10.0x
7.0x
TA TO
2.0x
2.1x
2.3x
2.6x
FA turnover projected to exceed the industry
average.
TA turnover below the industry average.
Caused by excessive currents assets (A/R
and Inv).
3-15
Calculate the debt ratio, TIE, and
EBITDA coverage ratios.
Debt ratio = Total debt / Total assets
= (\$1,145 + \$400) / \$3,497 = 44.2%
TIE
= EBIT / Interest expense
= \$492.6 / \$70 = 7.0x
3-16
Calculate the debt ratio, TIE, and
EBITDA coverage ratios.
EBITDA
(EBITDA+Lease pmts)
=
coverage
Int exp + Lease pmts + Principal pmts
\$609.6 + \$40
=
\$70 + \$40 + \$0
= 5.9x
3-17
How do the debt management ratios
compare with industry averages?
2003
D/A
TIE
EBITDA
coverage

2002
44.2% 82.8%
2001
Ind.
54.8%
50.0%
7.0x
-1.0x
4.3x
6.2x
5.9x
0.1x
3.0x
8.0x
D/A and TIE are better than the industry
average, but EBITDA coverage still trails the
industry.
3-18
Profitability ratios:
Profit margin and Basic earning power
Profit margin = Net income / Sales
= \$253.6 / \$7,036 = 3.6%
BEP
= EBIT / Total assets
= \$492.6 / \$3,497 = 14.1%
3-19
Appraising profitability with the profit
margin and basic earning power
PM
BEP



2003
3.6%
14.1%
2002
-2.7%
-4.6%
2001
2.6%
13.0%
Ind.
3.5%
19.1%
Profit margin was very bad in 2002, but is projected to
exceed the industry average in 2003. Looking good.
BEP removes the effects of taxes and financial
leverage, and is useful for comparison.
BEP projected to improve, yet still below the industry
average. There is definitely room for improvement.
3-20
Profitability ratios:
Return on assets and Return on equity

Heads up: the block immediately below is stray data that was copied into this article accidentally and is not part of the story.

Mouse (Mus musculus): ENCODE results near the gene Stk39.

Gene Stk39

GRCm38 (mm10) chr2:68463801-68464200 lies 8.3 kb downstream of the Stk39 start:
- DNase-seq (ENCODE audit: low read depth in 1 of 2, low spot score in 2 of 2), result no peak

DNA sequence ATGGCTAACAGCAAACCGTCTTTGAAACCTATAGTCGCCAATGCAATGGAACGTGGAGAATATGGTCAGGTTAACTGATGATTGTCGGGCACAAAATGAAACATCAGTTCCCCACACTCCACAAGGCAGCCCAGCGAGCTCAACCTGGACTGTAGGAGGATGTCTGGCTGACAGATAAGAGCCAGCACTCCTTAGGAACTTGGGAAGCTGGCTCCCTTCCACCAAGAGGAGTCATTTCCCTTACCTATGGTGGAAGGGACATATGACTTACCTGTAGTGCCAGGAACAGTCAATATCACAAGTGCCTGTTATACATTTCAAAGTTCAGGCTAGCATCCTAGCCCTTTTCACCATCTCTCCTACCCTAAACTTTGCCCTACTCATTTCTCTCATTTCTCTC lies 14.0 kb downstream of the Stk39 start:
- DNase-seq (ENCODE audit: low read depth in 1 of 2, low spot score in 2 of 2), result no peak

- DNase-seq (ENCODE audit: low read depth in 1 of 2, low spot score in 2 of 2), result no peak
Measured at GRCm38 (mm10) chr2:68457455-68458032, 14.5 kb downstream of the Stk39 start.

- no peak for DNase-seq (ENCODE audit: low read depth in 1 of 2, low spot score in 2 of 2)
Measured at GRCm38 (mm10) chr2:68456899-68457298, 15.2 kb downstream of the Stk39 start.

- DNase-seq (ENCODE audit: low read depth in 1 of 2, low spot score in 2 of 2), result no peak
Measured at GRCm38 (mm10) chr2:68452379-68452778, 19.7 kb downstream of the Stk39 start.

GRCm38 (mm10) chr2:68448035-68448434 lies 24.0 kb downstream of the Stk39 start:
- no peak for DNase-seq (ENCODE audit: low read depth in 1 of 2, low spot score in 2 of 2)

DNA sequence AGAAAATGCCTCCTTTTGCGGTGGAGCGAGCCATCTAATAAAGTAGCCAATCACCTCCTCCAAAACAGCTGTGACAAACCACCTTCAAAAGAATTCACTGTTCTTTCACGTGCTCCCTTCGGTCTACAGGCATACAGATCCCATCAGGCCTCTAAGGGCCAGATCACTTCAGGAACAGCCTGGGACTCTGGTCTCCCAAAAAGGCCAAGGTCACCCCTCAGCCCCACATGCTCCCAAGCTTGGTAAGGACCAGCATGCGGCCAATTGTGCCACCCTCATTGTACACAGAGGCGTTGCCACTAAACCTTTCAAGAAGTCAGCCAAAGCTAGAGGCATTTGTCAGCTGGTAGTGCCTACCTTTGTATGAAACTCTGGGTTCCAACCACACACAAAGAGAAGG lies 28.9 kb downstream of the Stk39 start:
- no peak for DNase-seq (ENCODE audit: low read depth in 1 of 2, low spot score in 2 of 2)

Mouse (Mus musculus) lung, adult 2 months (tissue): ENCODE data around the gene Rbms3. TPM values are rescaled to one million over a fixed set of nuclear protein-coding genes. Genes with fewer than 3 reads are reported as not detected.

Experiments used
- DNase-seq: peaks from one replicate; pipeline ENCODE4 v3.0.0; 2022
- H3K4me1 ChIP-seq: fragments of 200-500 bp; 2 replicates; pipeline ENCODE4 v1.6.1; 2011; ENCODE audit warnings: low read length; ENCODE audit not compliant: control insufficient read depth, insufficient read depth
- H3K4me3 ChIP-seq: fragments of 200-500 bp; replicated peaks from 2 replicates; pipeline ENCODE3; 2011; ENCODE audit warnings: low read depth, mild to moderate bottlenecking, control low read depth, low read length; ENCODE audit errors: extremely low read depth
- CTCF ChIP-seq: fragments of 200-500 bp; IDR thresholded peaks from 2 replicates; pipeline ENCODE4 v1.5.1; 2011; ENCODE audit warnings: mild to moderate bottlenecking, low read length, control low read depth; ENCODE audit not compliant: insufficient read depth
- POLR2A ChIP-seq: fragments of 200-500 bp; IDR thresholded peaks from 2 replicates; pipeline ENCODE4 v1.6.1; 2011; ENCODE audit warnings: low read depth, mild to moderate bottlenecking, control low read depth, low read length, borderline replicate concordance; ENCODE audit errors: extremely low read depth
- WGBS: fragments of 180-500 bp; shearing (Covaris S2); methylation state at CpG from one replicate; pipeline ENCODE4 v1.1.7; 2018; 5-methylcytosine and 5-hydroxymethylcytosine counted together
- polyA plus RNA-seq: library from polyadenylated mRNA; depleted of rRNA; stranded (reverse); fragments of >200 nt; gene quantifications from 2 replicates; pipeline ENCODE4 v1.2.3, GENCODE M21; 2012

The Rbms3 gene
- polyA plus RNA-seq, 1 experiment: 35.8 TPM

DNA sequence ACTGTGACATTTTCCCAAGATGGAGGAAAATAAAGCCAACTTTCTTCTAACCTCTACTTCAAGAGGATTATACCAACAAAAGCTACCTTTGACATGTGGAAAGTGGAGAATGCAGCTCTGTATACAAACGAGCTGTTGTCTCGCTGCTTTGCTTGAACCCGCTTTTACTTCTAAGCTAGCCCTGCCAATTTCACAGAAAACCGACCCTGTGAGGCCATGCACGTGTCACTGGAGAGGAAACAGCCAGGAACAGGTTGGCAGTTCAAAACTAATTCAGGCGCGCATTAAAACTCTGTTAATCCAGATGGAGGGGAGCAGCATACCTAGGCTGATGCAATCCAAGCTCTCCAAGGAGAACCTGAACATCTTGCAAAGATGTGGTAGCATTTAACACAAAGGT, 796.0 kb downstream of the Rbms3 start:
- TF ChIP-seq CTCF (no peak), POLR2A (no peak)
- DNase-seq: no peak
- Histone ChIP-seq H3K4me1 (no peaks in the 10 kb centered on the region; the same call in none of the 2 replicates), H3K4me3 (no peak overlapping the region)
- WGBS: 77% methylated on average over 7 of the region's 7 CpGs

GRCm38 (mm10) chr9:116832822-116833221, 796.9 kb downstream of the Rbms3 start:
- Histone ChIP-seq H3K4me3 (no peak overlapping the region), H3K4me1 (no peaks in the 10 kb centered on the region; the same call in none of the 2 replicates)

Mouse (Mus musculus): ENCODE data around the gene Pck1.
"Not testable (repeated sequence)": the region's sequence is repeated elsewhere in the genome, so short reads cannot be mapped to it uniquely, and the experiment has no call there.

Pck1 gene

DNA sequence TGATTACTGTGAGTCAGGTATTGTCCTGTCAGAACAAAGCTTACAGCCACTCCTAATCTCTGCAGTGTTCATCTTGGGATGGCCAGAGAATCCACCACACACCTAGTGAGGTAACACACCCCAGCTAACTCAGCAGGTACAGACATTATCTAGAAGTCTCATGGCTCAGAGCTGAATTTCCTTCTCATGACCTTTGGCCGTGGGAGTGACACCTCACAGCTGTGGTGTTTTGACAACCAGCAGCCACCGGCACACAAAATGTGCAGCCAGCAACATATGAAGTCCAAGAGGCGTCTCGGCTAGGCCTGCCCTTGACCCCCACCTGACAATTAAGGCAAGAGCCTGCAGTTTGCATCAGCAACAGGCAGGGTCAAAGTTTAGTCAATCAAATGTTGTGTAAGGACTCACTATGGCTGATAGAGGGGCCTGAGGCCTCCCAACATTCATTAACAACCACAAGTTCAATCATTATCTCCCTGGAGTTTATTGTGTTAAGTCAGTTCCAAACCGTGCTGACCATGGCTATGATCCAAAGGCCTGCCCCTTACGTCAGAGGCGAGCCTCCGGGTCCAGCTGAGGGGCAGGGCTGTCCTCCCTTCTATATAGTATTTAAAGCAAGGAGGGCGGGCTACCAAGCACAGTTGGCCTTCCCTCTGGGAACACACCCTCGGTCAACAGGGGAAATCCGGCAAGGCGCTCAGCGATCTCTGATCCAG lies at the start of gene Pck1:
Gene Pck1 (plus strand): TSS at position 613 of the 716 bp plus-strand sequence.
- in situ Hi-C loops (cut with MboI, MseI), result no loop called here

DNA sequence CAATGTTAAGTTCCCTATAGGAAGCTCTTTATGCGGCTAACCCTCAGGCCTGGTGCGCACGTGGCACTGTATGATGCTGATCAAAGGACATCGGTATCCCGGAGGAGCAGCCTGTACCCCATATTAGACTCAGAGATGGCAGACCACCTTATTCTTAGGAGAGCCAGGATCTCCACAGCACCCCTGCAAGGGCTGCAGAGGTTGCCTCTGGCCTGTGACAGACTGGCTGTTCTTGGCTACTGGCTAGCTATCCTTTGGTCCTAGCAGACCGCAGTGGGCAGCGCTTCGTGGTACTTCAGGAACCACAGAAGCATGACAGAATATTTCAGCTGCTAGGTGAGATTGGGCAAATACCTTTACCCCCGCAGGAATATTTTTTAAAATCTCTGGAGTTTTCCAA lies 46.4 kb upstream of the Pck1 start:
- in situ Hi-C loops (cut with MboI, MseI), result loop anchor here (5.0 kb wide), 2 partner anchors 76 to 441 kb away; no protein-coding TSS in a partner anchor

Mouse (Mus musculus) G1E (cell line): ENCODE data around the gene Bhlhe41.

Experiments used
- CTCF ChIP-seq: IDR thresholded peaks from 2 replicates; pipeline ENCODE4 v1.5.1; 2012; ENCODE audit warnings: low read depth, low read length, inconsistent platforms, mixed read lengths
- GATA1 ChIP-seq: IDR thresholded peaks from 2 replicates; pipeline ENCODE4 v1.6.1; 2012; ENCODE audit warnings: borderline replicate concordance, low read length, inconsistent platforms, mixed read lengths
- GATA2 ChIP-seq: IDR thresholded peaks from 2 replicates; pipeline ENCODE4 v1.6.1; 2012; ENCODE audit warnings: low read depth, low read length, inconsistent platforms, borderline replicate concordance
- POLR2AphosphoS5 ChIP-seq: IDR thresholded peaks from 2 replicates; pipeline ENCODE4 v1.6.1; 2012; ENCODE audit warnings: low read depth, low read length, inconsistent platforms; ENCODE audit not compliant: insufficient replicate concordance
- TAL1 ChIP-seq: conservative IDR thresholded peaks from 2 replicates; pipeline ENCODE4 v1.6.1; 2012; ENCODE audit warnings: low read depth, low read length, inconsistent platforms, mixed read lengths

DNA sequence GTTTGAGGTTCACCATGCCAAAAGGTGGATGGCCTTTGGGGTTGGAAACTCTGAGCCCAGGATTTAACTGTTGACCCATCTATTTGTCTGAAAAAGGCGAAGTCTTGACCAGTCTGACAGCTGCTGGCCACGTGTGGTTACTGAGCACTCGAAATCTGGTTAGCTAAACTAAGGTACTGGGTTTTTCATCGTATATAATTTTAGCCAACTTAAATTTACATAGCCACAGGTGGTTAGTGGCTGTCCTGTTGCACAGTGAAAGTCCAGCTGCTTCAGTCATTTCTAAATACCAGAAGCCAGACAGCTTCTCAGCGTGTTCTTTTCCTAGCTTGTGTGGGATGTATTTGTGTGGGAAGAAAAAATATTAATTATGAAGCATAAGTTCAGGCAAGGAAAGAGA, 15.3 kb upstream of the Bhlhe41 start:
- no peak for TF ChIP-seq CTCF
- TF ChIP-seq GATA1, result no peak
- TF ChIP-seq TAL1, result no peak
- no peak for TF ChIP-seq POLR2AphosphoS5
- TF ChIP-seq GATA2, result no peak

ROA = Net income / Total assets
= \$253.6 / \$3,497 = 7.3%
ROE = Net income / Total common equity
= \$253.6 / \$1,952 = 13.0%
3-21
Appraising profitability with the return
on assets and return on equity
ROA
ROE


2003
2002
2001
7.3% -5.6% 6.0%
13.0% -32.5% 13.3%
Ind.
9.1%
18.2%
Both ratios rebounded from the previous year,
but are still below the industry average. More
improvement is needed.
Wide variations in ROE illustrate the effect that
leverage can have on profitability.
3-22
Effects of debt on ROA and ROE


ROA is lowered by debt--interest
lowers NI, which also lowers ROA =
NI/Assets.
But use of debt also lowers equity,
hence debt could raise ROE =
NI/Equity.
3-23
Problems with ROE

ROE and shareholder wealth are correlated,
but problems can arise when ROE is the sole
measure of performance.
ROE does not consider risk.
 ROE does not consider the amount of capital
invested.
 Might encourage managers to make investment
decisions that do not benefit shareholders.


ROE focuses only on return. A better
measure is one that considers both risk and
return.
3-24
Calculate the Price/Earnings, Price/Cash
flow, and Market/Book ratios.
P/E
= Price / Earnings per share
= \$12.17 / \$1.014 = 12.0x
P/CF = Price / Cash flow per share
= \$12.17 / [(\$253.6 + \$117.0) &divide; 250]
= 8.21x
3-25
Calculate the Price/Earnings, Price/Cash
flow, and Market/Book ratios.
M/B = Mkt price per share / Book value per share
= \$12.17 / (\$1,952 / 250) = 1.56x
P/E
P/CF
M/B
2003
12.0x
8.21x
1.56x
2002
-1.4x
-5.2x
0.5x
2001
9.7x
8.0x
1.3x
Ind.